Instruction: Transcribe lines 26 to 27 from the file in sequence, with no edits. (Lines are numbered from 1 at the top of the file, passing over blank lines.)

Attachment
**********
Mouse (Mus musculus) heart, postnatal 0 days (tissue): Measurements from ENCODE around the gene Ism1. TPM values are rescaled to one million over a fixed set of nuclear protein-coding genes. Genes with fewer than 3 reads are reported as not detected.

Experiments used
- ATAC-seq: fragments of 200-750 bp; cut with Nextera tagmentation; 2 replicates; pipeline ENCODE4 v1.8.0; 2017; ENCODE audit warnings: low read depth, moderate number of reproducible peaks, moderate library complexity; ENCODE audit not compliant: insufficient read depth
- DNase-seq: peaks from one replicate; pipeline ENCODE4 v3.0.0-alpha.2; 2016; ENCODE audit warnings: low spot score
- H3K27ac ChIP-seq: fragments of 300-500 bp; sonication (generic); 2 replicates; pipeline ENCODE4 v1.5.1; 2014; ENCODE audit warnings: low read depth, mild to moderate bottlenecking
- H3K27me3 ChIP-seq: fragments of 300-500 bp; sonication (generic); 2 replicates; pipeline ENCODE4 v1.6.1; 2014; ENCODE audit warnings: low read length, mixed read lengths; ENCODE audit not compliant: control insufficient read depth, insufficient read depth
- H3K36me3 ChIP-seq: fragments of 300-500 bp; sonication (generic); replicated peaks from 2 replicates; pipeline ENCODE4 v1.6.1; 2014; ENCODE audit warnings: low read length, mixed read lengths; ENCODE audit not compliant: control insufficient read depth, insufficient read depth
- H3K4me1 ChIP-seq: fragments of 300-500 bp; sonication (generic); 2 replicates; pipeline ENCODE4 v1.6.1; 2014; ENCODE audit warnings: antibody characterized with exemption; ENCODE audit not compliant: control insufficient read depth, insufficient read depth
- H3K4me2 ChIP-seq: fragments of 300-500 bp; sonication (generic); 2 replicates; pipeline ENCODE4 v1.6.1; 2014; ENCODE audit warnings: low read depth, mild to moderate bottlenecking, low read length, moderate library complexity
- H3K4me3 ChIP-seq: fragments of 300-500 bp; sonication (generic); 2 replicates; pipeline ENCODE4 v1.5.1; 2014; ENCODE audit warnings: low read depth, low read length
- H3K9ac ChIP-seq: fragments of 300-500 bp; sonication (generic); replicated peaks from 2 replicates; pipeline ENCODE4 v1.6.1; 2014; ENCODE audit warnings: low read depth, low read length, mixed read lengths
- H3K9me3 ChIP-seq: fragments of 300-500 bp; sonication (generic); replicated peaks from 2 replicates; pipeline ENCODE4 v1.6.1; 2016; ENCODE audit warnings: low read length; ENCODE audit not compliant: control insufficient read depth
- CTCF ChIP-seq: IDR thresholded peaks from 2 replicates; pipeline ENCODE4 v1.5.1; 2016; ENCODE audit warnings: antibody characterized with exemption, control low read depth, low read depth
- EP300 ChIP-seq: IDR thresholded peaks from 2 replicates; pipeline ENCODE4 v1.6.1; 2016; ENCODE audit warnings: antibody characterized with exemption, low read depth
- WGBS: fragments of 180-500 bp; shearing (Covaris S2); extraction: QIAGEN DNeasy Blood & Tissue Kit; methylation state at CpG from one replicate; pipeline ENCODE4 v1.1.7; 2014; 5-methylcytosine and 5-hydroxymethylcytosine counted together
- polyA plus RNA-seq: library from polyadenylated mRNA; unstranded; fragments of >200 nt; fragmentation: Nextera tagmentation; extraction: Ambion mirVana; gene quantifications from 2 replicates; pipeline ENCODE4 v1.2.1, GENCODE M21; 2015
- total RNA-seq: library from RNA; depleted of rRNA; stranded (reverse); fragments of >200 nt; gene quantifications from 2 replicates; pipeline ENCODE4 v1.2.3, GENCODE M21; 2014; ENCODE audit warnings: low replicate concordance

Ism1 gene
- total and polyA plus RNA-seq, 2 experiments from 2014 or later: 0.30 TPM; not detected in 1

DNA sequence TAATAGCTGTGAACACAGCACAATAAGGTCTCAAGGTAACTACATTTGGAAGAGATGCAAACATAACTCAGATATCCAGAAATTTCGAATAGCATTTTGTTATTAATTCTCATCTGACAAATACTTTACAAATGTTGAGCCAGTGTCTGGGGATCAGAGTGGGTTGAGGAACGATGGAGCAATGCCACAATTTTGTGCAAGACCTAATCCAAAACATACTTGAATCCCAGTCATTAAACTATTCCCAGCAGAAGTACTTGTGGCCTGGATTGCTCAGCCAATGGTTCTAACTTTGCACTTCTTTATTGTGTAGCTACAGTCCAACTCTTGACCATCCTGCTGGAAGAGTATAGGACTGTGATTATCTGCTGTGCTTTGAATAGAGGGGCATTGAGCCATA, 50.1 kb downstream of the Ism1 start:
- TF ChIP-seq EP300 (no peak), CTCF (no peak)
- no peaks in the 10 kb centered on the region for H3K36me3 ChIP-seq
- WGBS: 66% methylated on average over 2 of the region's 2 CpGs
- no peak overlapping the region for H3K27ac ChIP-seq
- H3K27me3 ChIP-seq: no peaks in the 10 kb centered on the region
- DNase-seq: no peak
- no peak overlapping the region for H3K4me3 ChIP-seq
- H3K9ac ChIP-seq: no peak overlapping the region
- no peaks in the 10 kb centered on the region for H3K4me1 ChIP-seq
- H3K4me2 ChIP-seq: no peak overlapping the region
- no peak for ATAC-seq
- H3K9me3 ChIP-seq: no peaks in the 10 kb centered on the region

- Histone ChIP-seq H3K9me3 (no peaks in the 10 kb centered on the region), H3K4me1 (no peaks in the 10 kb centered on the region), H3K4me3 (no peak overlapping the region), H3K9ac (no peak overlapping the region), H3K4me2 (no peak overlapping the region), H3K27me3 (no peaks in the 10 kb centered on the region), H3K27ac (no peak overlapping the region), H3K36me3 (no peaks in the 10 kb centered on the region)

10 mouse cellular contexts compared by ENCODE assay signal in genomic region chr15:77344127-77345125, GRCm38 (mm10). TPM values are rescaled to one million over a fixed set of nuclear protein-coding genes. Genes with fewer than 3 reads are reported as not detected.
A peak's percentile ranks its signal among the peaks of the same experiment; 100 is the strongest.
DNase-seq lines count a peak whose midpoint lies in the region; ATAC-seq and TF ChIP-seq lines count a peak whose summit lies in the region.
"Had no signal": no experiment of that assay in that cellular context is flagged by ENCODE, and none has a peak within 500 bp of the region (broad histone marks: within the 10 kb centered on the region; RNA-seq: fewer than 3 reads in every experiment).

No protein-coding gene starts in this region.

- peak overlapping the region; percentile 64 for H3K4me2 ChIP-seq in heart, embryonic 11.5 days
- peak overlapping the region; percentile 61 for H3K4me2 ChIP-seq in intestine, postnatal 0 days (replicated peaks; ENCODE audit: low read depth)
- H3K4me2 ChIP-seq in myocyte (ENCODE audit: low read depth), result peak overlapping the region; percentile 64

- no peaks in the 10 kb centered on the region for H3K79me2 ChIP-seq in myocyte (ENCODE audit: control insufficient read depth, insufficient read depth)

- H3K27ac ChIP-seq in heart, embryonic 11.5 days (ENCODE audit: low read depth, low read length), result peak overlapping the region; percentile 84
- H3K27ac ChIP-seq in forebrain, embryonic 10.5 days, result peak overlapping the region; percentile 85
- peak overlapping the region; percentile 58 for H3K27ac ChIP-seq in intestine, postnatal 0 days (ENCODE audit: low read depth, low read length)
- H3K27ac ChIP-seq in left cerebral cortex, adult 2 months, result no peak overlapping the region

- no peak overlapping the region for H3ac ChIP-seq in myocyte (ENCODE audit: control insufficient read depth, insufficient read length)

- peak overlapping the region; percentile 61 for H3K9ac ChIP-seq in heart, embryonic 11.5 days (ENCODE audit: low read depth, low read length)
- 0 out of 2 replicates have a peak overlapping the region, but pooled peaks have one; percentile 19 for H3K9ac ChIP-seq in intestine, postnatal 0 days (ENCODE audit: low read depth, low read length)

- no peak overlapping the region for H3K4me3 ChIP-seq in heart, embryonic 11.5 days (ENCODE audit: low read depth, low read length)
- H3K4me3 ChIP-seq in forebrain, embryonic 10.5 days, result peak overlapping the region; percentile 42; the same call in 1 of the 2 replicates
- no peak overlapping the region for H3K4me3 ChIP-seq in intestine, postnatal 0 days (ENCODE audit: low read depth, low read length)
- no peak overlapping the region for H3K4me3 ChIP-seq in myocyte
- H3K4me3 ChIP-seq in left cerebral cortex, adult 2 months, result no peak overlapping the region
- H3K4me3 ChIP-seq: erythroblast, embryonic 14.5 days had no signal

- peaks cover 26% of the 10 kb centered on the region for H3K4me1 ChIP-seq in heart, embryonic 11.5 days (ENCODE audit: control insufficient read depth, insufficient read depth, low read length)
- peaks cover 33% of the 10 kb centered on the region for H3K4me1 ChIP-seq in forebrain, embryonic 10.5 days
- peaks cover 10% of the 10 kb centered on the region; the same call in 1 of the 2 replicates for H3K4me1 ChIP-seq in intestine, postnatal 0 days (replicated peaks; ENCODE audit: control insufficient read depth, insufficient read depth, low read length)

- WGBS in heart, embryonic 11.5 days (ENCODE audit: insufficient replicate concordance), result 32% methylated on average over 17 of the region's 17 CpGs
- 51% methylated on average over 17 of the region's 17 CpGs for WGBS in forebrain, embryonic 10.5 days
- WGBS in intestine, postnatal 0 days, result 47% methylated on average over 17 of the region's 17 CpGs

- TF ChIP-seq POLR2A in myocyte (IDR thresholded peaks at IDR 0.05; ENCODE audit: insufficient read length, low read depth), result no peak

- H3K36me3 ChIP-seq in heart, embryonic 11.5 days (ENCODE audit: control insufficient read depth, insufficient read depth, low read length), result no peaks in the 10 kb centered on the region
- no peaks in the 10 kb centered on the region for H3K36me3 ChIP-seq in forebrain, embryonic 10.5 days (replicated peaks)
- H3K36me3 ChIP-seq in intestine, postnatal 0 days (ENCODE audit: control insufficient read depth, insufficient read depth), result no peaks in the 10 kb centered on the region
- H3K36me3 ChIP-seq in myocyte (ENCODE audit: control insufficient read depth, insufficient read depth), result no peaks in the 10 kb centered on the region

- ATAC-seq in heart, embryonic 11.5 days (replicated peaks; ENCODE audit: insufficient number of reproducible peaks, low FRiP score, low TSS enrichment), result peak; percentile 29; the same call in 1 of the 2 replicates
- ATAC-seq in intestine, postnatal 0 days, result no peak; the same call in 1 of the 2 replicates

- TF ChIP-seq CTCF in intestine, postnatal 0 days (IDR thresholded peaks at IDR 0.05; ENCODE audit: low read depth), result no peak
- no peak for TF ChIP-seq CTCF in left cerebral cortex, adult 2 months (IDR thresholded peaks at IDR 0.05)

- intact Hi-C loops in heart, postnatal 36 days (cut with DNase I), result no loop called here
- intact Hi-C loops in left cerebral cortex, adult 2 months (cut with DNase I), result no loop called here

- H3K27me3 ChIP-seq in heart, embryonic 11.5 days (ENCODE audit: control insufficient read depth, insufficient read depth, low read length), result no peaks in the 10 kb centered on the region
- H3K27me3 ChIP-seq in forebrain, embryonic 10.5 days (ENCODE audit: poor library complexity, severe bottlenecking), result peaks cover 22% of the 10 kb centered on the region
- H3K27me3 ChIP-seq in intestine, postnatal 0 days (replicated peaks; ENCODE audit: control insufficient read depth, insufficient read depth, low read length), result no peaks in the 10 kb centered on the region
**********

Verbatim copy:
- DNase-seq: no peak
- no peak overlapping the region for H3K4me3 ChIP-seq